October 20, 2020

The Lost World of the Flood: Mythology, Theology, and the Deluge Debate by Tremper Longman III and John H. Walton, Part 1- Proposition 2

The Lost World of the Flood: Mythology, Theology, and the Deluge Debate by Tremper Longman III and John H. Walton, Part 1- Proposition 2

We are blogging through the book: The Lost World of the Flood: Mythology, Theology, and the Deluge Debate by Tremper Longman III and John H. Walton.  Today we will look at Proposition 2- Genesis 1-11 Makes Claims About Real Events in a Real Past.  The purpose of the book, according to its authors, is to come to an understanding of the proper interpretation of the story of the flood in Genesis 6-9.  Although that includes whether it is describing a worldwide flood or a local one, or something else, the larger issue is whether the author(s) intended his readers to take them as referring to events that happened in space-time.  This investigation is going to necessarily involve the identification of genre or literary type of Genesis 1-11 in the context of the whole book.  Did the biblical author intend or not intend to tell us about past events; and what reasons do we have to come to any conclusion.

One piece of evidence is the toledot formula that is continuous throughout Genesis.  Toledot is a Hebrew word that is variously translated as “generations” (KJV & ESV), “account” (NIV & NLT), and “descendants” (RSV).  The authors think the word occurs in phrases that can best be translated as, “This is the account of X” where X is, with the first exception, a personal name.  They point out that “the account of X” is therefore, about the offspring of X.

The first toledot occurs in Genesis 2:4, four times again in Genesis 1-11 and six times in Genesis 12-50.  So in the author’s opinion, the toledot formula does show a literary continuity between Genesis 1-11 and the rest of the book, as well as a consistent interest in a carefully selected sequence of past events.  The authors say:

Discussion about the early chapters of Genesis often focus on whether the accounts are mythology or history.  It is an important question, but framing it this way may not be the best approach.  Today, we often consider the label mythology to imply that what is reported is “not real”.  But in the ancient world, they did not consider what we call their mythology to be not real.  To the contrary, they believed their mythology to represent the most important reality—deep reality, which transcends what could be reported in terms of events that have transpired in the strictly human realm.  Indeed, they further considered that even the events in the human realm, which we might label history, found their greatest significance in aspects of the event that human eyewitnesses could not see—the involvement of the divine hand.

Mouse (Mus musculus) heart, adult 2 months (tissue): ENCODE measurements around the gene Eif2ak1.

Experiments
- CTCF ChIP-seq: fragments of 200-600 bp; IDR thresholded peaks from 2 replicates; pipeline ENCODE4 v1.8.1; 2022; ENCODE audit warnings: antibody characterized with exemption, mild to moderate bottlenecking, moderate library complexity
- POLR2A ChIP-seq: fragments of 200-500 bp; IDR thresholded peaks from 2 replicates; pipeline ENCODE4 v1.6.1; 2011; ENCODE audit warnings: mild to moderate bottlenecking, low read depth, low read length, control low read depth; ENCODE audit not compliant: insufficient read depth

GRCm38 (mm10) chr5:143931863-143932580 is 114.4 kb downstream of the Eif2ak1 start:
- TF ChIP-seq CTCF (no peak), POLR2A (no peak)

The modern dichotomy of history = real and mythology = not real is too overburdened with our modern categories to do justice to ancient literature, biblical or otherwise.  The events in Genesis 1-11 have reference to real events, but the significance of those events is in the interpretation given them in the biblical text.  In other words, that significance is not found in their historicity, but in their theology.  It is not about what happened, but why did it happen.  What was God doing, that is what was significant.

The problem with us moderns is we have come to believe only the empirical is real.  This is the underlying reason for groups like Answers in Genesis.  They are so desperate to have their interpretation of the Bible validated by science that they will make up the science.  You see this all the time with the popular “science-confirms-the-Bible-was-right-all-along” type articles. “Noah’s ark finally found on Mt. Ararat”, or “this archeological find confirms the Bible’s account”, or “some cosmological or astronomical phenomenon (like quantum physics) found to have been described in the Bible all along”.  This mindset is also the reason for the enduring popularity of “God-of the-gaps” type arguments.  If science can’t explain some phenomenon, then God must be directly responsible for it in a miraculous way.  There is a strong and powerful emotional riptide pulling at Christians to empirically demonstrate God’s existence and the faith.  I know I have felt the tug of this current at times.

The authors propose that the ancients simply did not think about events the same way we moderns do.  They viewed reality as metaphysical (spiritual) and not just empirical.  Consequently, the role of the eyewitness was not as highly valued.  Seeing events through a lens that included the spiritual world, and not just the human world, meant that categories we might label mystical or mythical overlapped in indiscernible and inseparable ways with what we call the real world.  Events in their view, therefore, consist of more than what we refer to as history.